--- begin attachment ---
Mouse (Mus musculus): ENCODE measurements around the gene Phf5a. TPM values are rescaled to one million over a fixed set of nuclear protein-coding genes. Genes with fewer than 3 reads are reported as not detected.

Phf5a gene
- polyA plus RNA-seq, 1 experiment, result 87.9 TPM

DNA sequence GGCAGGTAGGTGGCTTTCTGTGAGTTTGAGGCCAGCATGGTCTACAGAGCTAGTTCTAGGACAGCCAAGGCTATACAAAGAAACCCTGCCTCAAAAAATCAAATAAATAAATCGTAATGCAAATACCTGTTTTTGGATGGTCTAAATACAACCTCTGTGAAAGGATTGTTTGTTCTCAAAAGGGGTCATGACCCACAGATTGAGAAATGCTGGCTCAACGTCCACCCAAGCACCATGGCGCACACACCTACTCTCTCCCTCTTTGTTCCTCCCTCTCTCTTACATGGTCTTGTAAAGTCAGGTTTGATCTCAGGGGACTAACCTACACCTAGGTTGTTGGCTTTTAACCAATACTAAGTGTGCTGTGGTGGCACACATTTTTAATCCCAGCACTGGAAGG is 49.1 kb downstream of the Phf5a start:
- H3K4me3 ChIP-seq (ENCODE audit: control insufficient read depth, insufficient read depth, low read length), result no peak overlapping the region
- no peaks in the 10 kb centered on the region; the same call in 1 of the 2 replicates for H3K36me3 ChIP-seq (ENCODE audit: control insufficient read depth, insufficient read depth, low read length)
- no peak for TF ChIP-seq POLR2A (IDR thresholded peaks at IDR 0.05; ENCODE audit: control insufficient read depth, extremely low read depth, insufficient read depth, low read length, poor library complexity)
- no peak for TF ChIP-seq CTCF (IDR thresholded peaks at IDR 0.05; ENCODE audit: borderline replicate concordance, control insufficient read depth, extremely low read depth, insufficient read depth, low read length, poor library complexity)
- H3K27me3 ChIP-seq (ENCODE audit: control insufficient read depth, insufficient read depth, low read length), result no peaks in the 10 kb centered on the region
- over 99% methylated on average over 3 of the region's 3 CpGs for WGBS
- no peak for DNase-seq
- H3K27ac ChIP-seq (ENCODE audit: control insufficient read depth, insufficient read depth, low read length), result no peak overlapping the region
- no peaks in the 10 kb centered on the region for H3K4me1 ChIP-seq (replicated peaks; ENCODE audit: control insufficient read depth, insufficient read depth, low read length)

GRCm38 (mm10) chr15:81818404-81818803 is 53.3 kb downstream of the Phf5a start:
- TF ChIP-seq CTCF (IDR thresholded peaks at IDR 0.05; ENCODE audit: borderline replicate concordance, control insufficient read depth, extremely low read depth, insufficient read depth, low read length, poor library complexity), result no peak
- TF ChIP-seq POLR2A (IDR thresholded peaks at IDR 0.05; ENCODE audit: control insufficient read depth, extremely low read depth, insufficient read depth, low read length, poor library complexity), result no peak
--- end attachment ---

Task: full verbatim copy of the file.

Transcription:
Mouse (Mus musculus): ENCODE measurements around the gene Phf5a. TPM values are rescaled to one million over a fixed set of nuclear protein-coding genes. Genes with fewer than 3 reads are reported as not detected.

Phf5a gene
- polyA plus RNA-seq, 1 experiment, result 87.9 TPM

DNA sequence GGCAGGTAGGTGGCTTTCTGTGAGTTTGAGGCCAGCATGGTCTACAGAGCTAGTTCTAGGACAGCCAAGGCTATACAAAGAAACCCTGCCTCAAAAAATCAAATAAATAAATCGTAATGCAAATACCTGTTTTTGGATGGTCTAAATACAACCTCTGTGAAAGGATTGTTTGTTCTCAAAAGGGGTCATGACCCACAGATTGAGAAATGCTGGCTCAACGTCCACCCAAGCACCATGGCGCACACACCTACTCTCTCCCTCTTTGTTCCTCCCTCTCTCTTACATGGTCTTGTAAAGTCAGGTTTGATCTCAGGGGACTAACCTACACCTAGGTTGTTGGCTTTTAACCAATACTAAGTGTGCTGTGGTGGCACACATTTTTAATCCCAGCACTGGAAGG is 49.1 kb downstream of the Phf5a start:
- H3K4me3 ChIP-seq (ENCODE audit: control insufficient read depth, insufficient read depth, low read length), result no peak overlapping the region
- no peaks in the 10 kb centered on the region; the same call in 1 of the 2 replicates for H3K36me3 ChIP-seq (ENCODE audit: control insufficient read depth, insufficient read depth, low read length)
- no peak for TF ChIP-seq POLR2A (IDR thresholded peaks at IDR 0.05; ENCODE audit: control insufficient read depth, extremely low read depth, insufficient read depth, low read length, poor library complexity)
- no peak for TF ChIP-seq CTCF (IDR thresholded peaks at IDR 0.05; ENCODE audit: borderline replicate concordance, control insufficient read depth, extremely low read depth, insufficient read depth, low read length, poor library complexity)
- H3K27me3 ChIP-seq (ENCODE audit: control insufficient read depth, insufficient read depth, low read length), result no peaks in the 10 kb centered on the region
- over 99% methylated on average over 3 of the region's 3 CpGs for WGBS
- no peak for DNase-seq
- H3K27ac ChIP-seq (ENCODE audit: control insufficient read depth, insufficient read depth, low read length), result no peak overlapping the region
- no peaks in the 10 kb centered on the region for H3K4me1 ChIP-seq (replicated peaks; ENCODE audit: control insufficient read depth, insufficient read depth, low read length)

GRCm38 (mm10) chr15:81818404-81818803 is 53.3 kb downstream of the Phf5a start:
- TF ChIP-seq CTCF (IDR thresholded peaks at IDR 0.05; ENCODE audit: borderline replicate concordance, control insufficient read depth, extremely low read depth, insufficient read depth, low read length, poor library complexity), result no peak
- TF ChIP-seq POLR2A (IDR thresholded peaks at IDR 0.05; ENCODE audit: control insufficient read depth, extremely low read depth, insufficient read depth, low read length, poor library complexity), result no peak